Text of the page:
A sign advertising jobs at a Traverse City McDonald’s | Susan J. Demas
Now that the candidates for November’s general election are set, you’re going to be hearing the dreaded R-word, as in recession, even more than in the past few months.
Are we heading for one? Are we already in one? And what the heck is a recession, anyway?
Republican candidates trying to unseat Democratic incumbents will throw the word around with abandon, attempting to make voters forget about their highly unpopular, restrictive views on abortion.
That strategy may have been turbocharged by a stunning outcome in the Aug. 2 primary in conservative Kansas, where voters overwhelmingly voted to keep abortion rights in their state constitution.
Tudor Dixon, the GOP nominee for Michigan governor, avoided any mention of abortion in a lengthy victory speech that was mostly about economic issues.
She said her campaign is “about the young family in Sterling Heights who can’t afford their groceries anymore because of [Democratic Gov.] Gretchen Whitmer and Joe Biden’s inflation.” She also claimed that President Biden has “pushed us into a recession. Hear that word?”
Democrats will try to knock down any such talk, while focusing on Republican candidates’ opposition to abortion.
A Democratic-backed group is already out with a scathing ad featuring an interview in which Dixon says a 14-year-old raped by an uncle should not be allowed to have an abortion.
Polls have shown that a majority of Michigan voters favor keeping abortion legal in most instances. A statewide poll last month for the Detroit News and WDIV-TV found that about 58% of voters statewide disapproved of the Supreme Court’s overturning of Roe v. Wade, the landmark 1973 ruling that legalized abortion.
With the prospect of Michigan voters, especially women, showing up at the polls in droves to defeat anti-abortion candidates, Dixon’s best chance of defeating Gov. Whitmer might be to hammer her on pocketbook issues.
Michigan residents are clearly worried about the impact of rising prices for food, gasoline and shelter on their paychecks. In a statewide poll conducted in May for the Detroit Regional Chamber, 73% of voters said the economy was on the wrong track.
Dixon and other Republicans contend the U.S. economy already is in recession, citing the shorthand definition of two consecutive quarterly declines in Gross Domestic Product.
The Biden administration has pushed back, citing low unemployment and strong consumer spending. Biden boldly proclaimed last month that the country is “not going to be in a recession.”
Most economists agree, so far. And an impressive new jobs report bolsters Biden’s optimism. The Labor Department reported Friday that U.S. employers added 528,000 jobs in July, far exceeding analysts’ expectations.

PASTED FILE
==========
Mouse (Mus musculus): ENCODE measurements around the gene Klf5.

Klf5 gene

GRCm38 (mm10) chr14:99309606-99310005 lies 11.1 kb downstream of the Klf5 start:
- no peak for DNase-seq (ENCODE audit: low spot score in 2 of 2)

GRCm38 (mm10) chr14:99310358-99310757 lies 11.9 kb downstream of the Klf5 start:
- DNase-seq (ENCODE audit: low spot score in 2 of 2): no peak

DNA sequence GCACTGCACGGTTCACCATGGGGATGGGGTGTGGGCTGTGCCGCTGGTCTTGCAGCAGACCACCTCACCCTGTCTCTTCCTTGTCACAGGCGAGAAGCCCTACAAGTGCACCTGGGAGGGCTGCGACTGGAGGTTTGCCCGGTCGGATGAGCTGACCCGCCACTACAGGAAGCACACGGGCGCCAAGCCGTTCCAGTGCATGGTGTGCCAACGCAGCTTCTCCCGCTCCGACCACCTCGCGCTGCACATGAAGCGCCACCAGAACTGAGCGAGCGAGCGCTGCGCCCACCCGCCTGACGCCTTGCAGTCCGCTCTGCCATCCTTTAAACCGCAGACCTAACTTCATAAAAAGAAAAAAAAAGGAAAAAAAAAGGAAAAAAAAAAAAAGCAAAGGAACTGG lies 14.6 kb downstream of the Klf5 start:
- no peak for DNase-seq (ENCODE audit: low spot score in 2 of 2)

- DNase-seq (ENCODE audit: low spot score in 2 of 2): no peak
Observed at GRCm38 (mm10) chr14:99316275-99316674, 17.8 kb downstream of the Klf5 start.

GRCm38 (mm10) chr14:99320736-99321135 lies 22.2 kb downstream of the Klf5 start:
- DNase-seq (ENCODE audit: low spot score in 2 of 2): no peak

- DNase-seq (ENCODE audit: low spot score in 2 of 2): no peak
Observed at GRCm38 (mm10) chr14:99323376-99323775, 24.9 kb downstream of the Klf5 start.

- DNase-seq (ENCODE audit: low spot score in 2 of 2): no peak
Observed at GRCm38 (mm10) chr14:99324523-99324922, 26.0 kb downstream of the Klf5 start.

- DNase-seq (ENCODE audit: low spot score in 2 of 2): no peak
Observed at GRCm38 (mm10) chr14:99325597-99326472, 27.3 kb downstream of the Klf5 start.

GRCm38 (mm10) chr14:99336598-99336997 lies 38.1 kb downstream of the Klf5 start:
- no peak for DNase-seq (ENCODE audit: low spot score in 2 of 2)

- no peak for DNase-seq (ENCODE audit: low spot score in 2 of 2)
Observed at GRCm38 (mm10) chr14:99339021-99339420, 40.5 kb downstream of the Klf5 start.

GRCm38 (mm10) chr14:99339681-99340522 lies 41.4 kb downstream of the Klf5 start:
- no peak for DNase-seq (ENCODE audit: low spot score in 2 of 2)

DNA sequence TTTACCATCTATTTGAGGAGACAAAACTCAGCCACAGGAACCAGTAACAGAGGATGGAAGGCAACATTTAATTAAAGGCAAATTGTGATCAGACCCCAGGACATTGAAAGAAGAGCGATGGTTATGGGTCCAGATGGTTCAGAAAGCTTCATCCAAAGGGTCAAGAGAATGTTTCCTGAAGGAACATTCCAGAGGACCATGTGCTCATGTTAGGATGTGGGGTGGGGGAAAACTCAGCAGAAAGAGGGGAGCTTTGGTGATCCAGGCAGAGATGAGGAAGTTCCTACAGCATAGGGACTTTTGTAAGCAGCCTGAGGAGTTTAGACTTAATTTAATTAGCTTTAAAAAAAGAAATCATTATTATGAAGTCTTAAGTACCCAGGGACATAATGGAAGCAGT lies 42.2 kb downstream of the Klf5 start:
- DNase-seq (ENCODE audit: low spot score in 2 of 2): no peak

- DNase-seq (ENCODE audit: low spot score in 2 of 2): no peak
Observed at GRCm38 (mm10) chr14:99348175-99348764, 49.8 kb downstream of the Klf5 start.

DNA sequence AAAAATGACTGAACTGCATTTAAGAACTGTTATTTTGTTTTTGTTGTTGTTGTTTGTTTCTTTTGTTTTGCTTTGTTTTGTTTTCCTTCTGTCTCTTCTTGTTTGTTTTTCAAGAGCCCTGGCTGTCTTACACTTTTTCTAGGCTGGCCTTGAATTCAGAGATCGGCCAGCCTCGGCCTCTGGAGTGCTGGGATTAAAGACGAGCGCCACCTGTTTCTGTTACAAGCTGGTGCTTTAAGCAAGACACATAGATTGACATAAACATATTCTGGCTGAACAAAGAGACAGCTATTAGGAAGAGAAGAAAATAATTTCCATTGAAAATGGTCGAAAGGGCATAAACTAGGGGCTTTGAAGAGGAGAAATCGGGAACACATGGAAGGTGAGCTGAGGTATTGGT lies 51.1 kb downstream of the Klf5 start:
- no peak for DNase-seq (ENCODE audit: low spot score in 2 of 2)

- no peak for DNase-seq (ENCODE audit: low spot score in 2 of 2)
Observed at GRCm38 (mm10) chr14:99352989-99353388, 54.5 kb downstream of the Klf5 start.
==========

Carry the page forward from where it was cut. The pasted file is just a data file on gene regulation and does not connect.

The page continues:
I’m more optimistic about Michigan than the U.S. (economy).
– University of Michigan economist Don Grimes
Recessions are officially determined by a wonky group of economists called the National Bureau of Economic Research, which says the economy is still expanding.
The bureau says a recession occurs when there is a “significant decline in economic activity that is spread across the economy and lasts more than a few months.” That activity includes employment, personal income, industrial output, retail sales and consumer spending.
But inflation, which is taking a big bite out of paychecks, has many consumers feeling like we’re in a recession, despite what economists say.
Real disposable income per capita — what’s left over after paying taxes — has fallen a steep 5.7% this year, according to University of Michigan economist Don Grimes. That’s mainly a result of the end of COVID stimulus programs that injected $2 trillion into the economy.
He expects real incomes to continue sliding this year as consumers exhaust stimulus cash in their bank accounts built up since the start of the COVID pandemic.
“I think that explains why people are so unhappy,” Grimes told me. “It’s been a tough year.”
Low-income families are suffering the most from the worst inflation in 40 years. But seniors who have seen pensions and other fixed retirement income eaten away by rising prices also are struggling.
“Retirees are taking a huge hit,” Grimes said.
Nearly 20% of Michigan’s population is 65 years and older, and a high percentage of seniors vote. It should come as no surprise that Whitmer wants to eliminate the state income tax on pensions and other retirement income. The governor said her plan would save 500,000 households an average $1,000 each.
Recessions, or the feeling by a large share of the electorate that the economy is heading for one, can be bad news for incumbent politicians facing reelection. But not always.
Democratic Gov. Jennifer Granholm handily defeated her Republican challenger, Amway scion Dick DeVos, in 2006, even though Michigan had lost jobs for three straight years under Granholm’s watch. The DeVos family, by the way, is a major financial backer of Dixon’s campaign.
The latest U of M forecast predicts continued state job growth through 2024, but at a much slower pace than in the first three months of the year.
Grimes said Michigan could outperform the nation in a slowing economy because there’s so much pent-up demand for new cars and trucks, which have been in tight supply during the COVID pandemic. As supply chain problems begin to ease, allowing vehicle production to increase, sales could take off.
“I’m more optimistic about Michigan than the U.S.,” Grimes said.
That will make it much harder for Dixon to convince voters they need a strict anti-abortion governor leading the state.
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